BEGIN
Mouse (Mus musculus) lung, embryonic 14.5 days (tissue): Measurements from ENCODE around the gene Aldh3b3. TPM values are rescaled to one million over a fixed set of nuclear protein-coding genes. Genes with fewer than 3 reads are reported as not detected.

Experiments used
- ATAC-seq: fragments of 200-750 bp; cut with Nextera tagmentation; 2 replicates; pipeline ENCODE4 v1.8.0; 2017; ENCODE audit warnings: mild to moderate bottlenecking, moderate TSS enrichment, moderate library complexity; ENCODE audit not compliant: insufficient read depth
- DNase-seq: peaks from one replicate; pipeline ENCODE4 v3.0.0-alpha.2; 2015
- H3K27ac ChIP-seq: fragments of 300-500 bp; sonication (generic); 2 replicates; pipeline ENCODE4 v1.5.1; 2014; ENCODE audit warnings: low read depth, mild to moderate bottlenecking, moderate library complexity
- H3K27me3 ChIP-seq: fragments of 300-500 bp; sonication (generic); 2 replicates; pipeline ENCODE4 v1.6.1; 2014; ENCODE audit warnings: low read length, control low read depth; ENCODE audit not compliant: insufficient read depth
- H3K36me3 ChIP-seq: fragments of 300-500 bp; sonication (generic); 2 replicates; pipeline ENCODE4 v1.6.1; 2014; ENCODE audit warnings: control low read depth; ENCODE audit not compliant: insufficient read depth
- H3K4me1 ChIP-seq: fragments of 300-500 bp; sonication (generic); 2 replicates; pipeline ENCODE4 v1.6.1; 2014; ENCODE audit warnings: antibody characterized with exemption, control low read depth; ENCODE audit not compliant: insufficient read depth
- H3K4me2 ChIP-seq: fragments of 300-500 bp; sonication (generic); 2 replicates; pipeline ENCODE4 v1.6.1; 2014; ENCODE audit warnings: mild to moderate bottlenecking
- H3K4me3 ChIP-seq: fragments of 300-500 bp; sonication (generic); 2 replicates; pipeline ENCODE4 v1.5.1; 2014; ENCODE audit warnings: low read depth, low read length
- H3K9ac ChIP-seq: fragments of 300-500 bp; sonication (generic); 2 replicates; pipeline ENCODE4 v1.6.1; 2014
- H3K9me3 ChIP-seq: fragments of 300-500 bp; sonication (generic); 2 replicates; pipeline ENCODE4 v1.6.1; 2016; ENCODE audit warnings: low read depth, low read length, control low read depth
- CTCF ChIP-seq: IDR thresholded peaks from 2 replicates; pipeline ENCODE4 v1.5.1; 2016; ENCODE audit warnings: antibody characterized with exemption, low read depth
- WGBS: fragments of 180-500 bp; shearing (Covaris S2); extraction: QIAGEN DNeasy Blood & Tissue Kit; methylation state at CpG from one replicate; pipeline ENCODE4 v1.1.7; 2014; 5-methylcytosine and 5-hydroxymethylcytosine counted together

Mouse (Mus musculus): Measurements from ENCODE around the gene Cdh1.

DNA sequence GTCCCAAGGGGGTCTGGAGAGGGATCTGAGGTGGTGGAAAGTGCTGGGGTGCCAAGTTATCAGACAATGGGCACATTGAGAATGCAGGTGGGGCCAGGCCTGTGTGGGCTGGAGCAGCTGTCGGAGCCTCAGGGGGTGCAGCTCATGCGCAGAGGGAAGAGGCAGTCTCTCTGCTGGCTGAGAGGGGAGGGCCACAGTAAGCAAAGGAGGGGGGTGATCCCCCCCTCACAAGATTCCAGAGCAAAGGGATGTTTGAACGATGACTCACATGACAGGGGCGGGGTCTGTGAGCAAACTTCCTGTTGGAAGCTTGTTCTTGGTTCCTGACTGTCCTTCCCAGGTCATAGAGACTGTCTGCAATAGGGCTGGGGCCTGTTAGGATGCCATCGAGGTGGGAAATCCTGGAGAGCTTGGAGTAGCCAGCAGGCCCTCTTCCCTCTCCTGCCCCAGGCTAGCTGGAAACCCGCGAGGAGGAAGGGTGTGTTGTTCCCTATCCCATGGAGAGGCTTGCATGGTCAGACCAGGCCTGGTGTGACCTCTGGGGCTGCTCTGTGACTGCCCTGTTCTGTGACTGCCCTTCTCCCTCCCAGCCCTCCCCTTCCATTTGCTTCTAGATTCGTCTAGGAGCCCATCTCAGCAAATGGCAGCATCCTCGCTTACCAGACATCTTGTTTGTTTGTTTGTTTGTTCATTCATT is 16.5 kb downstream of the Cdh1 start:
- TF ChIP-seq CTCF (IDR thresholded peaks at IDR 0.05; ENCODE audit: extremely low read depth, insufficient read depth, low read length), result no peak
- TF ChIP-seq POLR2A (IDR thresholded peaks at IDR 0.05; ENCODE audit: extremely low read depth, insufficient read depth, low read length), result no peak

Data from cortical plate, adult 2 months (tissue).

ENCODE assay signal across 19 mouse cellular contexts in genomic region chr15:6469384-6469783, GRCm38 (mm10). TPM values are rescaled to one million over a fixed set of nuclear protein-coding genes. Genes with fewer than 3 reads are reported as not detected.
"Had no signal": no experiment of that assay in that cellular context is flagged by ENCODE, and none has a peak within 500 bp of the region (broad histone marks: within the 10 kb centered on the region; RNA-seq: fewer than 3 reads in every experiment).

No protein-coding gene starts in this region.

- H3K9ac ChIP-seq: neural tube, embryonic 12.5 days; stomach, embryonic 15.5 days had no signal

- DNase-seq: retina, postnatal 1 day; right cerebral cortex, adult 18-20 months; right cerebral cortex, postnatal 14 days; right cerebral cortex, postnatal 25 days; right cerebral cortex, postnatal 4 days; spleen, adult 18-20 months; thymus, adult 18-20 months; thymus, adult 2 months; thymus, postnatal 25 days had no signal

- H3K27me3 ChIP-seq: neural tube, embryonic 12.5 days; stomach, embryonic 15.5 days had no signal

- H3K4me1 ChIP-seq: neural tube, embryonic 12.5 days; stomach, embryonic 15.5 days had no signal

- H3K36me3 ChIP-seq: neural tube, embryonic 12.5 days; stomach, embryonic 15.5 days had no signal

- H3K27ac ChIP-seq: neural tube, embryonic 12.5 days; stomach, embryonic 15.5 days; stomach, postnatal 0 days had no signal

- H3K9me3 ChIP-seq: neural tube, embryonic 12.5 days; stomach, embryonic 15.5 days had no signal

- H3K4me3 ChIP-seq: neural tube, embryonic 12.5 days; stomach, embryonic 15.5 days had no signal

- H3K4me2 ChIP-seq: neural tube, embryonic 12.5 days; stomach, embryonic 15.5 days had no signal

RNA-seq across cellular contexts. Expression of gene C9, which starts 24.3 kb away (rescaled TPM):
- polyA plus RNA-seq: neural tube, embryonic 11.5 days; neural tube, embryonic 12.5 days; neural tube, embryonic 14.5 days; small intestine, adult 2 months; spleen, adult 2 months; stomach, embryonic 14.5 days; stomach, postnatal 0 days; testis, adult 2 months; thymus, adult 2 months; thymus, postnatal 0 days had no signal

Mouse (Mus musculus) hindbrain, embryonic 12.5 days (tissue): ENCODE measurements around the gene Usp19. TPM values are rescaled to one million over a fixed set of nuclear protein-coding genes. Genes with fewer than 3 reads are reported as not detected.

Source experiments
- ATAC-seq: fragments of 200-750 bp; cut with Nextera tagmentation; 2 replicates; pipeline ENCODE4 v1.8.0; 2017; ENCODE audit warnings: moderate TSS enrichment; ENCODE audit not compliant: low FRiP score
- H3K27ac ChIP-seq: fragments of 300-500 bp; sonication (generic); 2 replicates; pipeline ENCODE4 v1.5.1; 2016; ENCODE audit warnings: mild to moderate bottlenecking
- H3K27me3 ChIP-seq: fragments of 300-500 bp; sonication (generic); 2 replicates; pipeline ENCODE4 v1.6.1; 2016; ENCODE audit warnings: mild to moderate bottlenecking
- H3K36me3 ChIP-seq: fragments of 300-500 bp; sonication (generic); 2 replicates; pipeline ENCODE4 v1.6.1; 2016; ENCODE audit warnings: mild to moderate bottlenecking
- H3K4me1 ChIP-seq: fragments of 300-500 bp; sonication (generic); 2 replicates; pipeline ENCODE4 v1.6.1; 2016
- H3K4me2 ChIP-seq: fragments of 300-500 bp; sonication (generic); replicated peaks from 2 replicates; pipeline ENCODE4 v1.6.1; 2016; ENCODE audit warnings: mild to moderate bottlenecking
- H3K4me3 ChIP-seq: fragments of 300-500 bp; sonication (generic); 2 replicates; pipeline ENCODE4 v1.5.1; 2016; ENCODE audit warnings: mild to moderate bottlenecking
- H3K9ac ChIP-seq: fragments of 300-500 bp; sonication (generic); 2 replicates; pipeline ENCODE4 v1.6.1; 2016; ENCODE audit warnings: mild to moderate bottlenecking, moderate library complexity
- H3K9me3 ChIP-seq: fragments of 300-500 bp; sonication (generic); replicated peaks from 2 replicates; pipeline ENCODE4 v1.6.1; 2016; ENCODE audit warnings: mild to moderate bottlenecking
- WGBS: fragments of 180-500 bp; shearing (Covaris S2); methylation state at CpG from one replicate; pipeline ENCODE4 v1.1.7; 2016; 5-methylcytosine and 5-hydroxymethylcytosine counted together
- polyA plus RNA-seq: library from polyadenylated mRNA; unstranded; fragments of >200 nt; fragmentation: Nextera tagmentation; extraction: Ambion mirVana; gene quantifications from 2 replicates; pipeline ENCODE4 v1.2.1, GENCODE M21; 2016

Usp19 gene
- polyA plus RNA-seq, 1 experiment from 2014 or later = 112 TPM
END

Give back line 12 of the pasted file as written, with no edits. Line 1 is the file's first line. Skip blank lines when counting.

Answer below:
- H3K9me3 ChIP-seq: fragments of 300-500 bp; sonication (generic); 2 replicates; pipeline ENCODE4 v1.6.1; 2016; ENCODE audit warnings: low read depth, low read length, control low read depth